The world’s biggest cryptocurrency exchange has some tough work to do. It has been ordered by London’s High Court to help locate and freeze the accounts of cybercriminals who stole $2.6 million worth of cryptocurrency in a recent hack. An adjudicator conceded the solicitation of, an artificial intelligence (AI) FinTech firm, for Binance to do whatever it has to do to assist with distinguishing the culprits and find and recuperate the stolen resources.


This is the first time Binance has received such an order and it could be the start of many more instances of regulators holding exchanges accountable for funds that are moving across cryptocurrency blockchains. Already, Binance noted it was focused on complying with regulations wherever it operates, and would extend its international compliance teams to work intimately with regulators across the globe.

Binance said it is willing to help out the case, stating that it has helping try to recuperate the digital assets. A company spokesperson asserted that the exchange regular freezes accounts that might be tied to questionable activity in accordance with its internal security and platform policies. He added that this is done to guarantee the safety of all its users, but stopped short of indicating if any progress had been made in tracing the stolen cryptocurrency. is incorporated in England and Singapore, and develops blockchain-based AI projects. It claims the culprits hacked into their Binance-held cryptocurrency accounts on June 6, but adds that restrictions on the account prevented them from removing any funds. However, they were able to be transferred, and were likely sold to a third party, possibly for less than their value, within an hour of the hack.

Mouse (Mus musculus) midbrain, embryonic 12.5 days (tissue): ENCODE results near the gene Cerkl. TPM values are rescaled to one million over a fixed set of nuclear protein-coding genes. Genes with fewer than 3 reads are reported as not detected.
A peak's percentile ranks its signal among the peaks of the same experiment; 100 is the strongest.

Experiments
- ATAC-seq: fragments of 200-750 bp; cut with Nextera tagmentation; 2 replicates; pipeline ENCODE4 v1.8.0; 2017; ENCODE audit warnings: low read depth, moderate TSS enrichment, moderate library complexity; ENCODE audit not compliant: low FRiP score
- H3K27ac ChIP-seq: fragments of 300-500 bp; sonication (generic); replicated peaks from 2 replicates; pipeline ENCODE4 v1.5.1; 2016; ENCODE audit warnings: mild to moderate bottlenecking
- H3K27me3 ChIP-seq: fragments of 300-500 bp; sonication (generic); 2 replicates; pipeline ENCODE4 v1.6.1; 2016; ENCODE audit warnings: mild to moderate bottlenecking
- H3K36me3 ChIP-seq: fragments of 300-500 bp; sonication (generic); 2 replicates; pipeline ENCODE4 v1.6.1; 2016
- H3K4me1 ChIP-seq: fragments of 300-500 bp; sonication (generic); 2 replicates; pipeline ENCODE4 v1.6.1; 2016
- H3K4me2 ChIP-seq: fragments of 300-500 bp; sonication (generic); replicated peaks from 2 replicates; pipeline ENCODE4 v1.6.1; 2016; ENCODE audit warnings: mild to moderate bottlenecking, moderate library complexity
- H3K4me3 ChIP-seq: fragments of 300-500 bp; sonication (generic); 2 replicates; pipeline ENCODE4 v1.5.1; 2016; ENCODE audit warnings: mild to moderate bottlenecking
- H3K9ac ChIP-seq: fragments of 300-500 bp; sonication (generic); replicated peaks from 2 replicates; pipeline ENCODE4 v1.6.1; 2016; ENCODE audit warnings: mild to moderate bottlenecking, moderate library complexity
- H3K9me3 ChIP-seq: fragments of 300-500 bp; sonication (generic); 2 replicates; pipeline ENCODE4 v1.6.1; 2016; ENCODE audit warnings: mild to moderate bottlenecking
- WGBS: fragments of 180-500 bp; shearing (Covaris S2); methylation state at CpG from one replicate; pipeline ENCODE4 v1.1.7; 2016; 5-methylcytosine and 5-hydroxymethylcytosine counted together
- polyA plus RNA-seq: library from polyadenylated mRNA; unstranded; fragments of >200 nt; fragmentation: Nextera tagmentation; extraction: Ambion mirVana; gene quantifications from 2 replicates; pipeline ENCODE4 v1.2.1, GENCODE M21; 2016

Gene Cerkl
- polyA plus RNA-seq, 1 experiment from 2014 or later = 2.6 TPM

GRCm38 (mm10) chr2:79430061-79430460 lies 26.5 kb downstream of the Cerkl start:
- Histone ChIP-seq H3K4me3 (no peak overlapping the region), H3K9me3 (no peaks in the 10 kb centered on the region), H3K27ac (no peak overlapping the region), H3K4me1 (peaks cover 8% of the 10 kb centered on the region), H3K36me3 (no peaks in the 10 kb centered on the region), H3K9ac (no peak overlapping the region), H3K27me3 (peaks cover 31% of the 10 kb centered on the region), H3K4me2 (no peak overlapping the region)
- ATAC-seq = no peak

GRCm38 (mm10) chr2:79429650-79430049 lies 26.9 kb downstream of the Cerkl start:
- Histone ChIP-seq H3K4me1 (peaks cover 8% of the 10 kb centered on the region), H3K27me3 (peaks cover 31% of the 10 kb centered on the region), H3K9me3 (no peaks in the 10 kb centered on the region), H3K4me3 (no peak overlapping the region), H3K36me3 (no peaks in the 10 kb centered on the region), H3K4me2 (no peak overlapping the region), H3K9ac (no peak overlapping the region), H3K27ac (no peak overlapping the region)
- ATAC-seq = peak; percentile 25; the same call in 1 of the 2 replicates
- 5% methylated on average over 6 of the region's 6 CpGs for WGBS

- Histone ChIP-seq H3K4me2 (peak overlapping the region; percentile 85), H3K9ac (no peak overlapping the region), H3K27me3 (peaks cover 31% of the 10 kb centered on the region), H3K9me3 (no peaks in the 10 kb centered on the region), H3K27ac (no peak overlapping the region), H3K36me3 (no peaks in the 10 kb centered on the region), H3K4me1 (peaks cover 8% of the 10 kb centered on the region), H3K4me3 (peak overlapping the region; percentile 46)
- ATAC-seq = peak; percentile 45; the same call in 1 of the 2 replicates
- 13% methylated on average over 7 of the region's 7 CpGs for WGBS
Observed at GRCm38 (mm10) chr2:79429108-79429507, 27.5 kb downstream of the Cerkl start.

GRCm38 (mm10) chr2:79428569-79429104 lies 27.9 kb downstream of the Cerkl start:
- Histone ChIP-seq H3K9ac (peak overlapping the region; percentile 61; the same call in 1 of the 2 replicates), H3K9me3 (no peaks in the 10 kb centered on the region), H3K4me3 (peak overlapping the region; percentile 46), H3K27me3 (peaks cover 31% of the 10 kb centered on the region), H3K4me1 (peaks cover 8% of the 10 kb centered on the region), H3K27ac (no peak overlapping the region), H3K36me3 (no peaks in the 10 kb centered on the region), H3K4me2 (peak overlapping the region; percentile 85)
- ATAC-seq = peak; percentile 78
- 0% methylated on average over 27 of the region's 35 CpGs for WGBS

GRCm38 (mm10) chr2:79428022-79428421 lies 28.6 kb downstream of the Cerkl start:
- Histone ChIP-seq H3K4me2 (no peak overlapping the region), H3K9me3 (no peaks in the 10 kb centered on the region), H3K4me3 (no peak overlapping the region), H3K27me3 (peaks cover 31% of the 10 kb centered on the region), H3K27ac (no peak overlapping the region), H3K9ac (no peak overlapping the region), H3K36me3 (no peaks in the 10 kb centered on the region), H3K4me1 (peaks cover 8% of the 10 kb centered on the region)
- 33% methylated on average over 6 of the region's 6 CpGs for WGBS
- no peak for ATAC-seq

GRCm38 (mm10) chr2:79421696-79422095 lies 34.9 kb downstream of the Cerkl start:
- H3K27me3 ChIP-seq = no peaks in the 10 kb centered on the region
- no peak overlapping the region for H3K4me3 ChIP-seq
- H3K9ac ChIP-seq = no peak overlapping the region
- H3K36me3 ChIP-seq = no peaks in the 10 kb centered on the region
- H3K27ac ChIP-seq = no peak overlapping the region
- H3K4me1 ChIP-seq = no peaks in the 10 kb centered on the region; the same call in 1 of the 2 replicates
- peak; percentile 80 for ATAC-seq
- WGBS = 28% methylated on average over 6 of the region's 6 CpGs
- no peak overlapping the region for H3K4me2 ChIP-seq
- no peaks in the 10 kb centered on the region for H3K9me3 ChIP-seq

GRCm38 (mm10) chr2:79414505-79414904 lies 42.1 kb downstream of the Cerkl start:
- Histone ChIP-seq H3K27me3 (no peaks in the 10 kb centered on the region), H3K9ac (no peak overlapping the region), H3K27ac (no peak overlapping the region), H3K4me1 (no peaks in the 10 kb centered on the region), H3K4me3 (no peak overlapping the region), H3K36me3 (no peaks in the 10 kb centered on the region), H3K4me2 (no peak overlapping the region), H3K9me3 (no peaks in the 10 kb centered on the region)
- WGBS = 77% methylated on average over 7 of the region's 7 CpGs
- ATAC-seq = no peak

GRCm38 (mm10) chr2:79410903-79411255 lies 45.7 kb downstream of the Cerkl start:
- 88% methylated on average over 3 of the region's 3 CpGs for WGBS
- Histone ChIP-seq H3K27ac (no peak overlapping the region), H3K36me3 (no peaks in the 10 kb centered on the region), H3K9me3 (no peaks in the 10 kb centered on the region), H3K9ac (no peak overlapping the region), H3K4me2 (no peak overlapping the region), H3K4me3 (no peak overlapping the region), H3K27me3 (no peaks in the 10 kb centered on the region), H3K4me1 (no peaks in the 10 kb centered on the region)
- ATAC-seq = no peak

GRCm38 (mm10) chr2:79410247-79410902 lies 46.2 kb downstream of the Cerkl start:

Syedur Rahman, a partner at the law office Rahman Ravelli, said Binance had advised Fetch.AI of surprising movement in its record and had effectively frozen assets. Binance demonstrated it would conform to the orders. Rahman Ravelli is the law firm representing For the case to be successful, had to demonstrate that it was a survivor of misrepresentation on Binance prior to having the option to look for a recuperation request.